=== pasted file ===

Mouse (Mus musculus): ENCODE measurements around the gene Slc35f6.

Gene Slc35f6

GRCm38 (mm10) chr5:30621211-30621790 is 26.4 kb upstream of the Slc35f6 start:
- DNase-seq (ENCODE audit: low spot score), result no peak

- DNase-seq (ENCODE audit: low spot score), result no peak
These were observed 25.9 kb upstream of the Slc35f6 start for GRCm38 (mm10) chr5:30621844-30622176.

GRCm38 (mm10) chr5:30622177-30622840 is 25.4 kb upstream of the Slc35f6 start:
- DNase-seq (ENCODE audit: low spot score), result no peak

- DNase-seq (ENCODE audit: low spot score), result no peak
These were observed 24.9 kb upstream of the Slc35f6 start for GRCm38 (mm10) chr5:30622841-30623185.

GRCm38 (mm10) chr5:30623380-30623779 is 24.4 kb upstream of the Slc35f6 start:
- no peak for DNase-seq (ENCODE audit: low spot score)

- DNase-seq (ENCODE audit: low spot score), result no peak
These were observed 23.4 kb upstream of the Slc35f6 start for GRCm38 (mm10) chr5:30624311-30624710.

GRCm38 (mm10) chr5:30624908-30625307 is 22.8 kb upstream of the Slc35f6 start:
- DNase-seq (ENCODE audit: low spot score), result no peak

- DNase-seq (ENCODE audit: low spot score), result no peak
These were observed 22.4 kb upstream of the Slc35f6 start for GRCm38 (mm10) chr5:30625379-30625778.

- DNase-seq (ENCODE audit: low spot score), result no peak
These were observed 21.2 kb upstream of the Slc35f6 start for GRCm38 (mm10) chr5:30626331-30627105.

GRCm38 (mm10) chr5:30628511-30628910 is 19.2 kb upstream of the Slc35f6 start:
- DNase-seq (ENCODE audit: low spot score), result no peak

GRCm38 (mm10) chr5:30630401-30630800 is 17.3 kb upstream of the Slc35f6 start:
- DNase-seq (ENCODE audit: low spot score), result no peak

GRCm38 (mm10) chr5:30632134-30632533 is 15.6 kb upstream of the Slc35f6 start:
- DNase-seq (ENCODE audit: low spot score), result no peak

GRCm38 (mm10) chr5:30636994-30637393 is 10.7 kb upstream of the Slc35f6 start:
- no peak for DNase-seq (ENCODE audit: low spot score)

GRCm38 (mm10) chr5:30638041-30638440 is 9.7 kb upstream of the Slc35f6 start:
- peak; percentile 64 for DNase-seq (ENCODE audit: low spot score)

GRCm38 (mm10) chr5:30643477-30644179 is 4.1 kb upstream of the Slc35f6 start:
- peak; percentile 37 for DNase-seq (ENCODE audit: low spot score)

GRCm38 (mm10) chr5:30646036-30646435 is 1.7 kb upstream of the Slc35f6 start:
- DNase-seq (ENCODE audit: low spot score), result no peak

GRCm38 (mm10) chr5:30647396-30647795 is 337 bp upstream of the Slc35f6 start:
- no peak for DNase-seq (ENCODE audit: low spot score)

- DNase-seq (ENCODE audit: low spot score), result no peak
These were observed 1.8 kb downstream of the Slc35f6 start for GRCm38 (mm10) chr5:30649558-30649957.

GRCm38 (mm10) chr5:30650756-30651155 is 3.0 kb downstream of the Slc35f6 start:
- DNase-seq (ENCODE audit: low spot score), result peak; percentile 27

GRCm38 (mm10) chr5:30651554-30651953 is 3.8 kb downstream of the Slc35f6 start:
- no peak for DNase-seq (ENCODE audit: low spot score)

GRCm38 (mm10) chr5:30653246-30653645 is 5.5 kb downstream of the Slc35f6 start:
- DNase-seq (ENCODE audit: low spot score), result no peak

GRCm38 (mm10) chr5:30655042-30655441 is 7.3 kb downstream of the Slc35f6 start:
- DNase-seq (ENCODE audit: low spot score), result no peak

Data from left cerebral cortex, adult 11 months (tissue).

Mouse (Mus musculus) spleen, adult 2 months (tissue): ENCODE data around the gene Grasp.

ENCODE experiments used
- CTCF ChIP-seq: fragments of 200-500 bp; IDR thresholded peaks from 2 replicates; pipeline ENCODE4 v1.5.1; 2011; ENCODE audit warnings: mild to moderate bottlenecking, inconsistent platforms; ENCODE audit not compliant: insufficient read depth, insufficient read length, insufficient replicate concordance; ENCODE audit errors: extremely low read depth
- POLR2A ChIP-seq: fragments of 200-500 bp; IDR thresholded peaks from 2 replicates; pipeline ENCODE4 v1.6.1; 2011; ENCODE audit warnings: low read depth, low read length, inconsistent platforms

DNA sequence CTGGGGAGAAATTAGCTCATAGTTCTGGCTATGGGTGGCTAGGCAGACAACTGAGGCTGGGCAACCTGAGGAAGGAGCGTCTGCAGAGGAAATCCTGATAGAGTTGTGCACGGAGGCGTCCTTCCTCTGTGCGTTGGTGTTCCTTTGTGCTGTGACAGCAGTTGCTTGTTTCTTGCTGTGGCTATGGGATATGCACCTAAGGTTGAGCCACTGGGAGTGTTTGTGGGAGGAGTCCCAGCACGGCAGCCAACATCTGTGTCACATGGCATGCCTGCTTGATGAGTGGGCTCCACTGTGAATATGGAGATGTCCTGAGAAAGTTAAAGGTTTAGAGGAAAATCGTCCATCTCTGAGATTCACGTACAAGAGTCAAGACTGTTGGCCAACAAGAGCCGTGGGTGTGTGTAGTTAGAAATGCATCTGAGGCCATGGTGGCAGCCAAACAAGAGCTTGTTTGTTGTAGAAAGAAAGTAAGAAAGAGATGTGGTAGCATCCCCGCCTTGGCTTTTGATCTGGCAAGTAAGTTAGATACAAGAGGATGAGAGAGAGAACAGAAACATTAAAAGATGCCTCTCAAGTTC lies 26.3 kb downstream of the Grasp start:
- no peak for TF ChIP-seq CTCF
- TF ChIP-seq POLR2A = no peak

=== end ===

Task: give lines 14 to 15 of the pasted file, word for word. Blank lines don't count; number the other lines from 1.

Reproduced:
These were observed 23.4 kb upstream of the Slc35f6 start for GRCm38 (mm10) chr5:30624311-30624710.

GRCm38 (mm10) chr5:30624908-30625307 is 22.8 kb upstream of the Slc35f6 start: